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Gifts for your Artist

15 Ideas from the most used items and student favorites in my studio

Gift giving is a special opportunity to buy a treat for someone, and if that someone is an artist, there’s no better gift than art supplies. The more one creates, the faster those supplies run through our fingers. Here are 15 ideas that will spoil the artist in your life- from big to small budgets, there’s something for everyone here.

(This post contains affiliate links and I will earn slight commission on qualifying items when you use these links- it does not effect your cost at all and helps support me as an artist in today’s world!)

Arteza Watercolor Brush Pens are a favorite product for me and my students. When combined with traditional watercolors, they give extra color and control while still playing nicely with your regular paints. They are like brushes pre-loaded with paints, and you can dip in water and use seamlessly with your own paints or use on their own to save on the setup and mess.

Micron Pens are a great set of pens that can be used on their own or with watercolors without bleeding. I used these (along with a few other ink tools) to create my 100-page coloring book, and frequently use them with watercolors or the above listed Watercolor Brush Pens. High quality and long lasting, these pens will love you right back.

Sakura Pigma Micron Pens - Set of 6, Black, 08

Prang Watercolors are low-cost but quality watercolor that is a step above the base for a beginner. Easy to use and easy to clean, these are the watercolors I recommend for children. I use them too and i’m a grown up! (See the next item on the list if you’re looking to spoil a non-beginner.)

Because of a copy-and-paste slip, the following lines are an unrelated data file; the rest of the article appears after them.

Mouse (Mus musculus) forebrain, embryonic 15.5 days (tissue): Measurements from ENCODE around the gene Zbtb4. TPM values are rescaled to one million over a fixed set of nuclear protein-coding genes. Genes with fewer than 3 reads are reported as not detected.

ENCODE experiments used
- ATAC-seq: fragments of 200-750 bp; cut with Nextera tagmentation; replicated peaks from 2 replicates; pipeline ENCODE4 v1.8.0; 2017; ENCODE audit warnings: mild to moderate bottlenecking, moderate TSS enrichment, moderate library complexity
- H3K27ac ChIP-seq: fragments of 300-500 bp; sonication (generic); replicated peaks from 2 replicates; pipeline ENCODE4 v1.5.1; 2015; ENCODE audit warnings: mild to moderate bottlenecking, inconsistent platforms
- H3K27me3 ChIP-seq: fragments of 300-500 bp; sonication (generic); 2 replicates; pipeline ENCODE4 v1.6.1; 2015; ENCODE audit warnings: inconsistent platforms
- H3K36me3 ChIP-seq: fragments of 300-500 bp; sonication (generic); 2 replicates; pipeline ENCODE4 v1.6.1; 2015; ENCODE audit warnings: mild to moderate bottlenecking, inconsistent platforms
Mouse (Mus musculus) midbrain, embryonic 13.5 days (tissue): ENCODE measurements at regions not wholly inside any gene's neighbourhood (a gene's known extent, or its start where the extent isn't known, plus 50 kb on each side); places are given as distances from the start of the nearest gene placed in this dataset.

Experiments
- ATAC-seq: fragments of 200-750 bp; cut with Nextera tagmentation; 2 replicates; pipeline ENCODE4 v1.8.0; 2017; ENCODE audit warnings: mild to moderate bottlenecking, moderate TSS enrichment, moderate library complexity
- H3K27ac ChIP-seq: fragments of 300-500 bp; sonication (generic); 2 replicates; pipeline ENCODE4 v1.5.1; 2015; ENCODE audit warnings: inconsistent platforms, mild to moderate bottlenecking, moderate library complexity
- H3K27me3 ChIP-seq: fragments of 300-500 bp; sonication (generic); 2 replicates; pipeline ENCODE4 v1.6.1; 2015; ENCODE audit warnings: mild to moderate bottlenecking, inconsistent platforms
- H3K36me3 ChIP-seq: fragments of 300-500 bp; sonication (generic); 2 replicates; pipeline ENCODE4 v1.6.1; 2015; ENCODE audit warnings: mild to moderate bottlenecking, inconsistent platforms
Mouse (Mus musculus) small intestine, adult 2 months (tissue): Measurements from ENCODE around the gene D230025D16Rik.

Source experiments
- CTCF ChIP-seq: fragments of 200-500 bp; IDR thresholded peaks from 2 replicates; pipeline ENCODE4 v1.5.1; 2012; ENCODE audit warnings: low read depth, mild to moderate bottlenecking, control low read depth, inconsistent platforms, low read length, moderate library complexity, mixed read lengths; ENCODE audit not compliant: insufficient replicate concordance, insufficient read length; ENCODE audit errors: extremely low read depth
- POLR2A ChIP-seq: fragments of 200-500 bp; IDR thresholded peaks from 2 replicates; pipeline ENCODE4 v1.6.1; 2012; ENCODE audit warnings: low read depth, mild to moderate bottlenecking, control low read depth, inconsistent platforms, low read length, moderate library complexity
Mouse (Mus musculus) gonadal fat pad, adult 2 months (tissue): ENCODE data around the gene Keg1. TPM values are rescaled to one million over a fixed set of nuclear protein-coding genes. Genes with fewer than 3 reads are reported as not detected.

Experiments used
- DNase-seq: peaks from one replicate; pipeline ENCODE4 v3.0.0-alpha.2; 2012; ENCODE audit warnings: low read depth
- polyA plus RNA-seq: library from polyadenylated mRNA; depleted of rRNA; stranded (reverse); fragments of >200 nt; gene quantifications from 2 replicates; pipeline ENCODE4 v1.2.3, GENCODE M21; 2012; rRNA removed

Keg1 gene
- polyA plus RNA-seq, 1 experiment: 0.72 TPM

Prang Watercolor Pans - Square, Assorted, Set of 8 Colors

Windsor Newton Watercolor Travel Set
If you want to spoil them with nice watercolors, but don’t want to spend a ton, this is a great set. The bonus is it’s a travel set so they can take it any where- the park, their backyard, or work easily from their kitchen table without a huge set up. I have a set of these that I use for my primary watercolors, and they are very long lasting.

Winsor & Newton Cotman Watercolor Set - Pocket Plus Travel Set of 12

Canson Watercolor Paper is a high quality yet affordable paper, and watercolor paper is a treat. It’s made to take all the watercolor-ness you can dish out, doesn’t warp/bubble as easy, and is maybe something that your artist doesn’t often have around. Since i’m listing watercolors and materials above, I can’t leave out this great and affordable paper that’s made for it! (Make sure to pair with the Pro-Art Tape at the end of the gift list)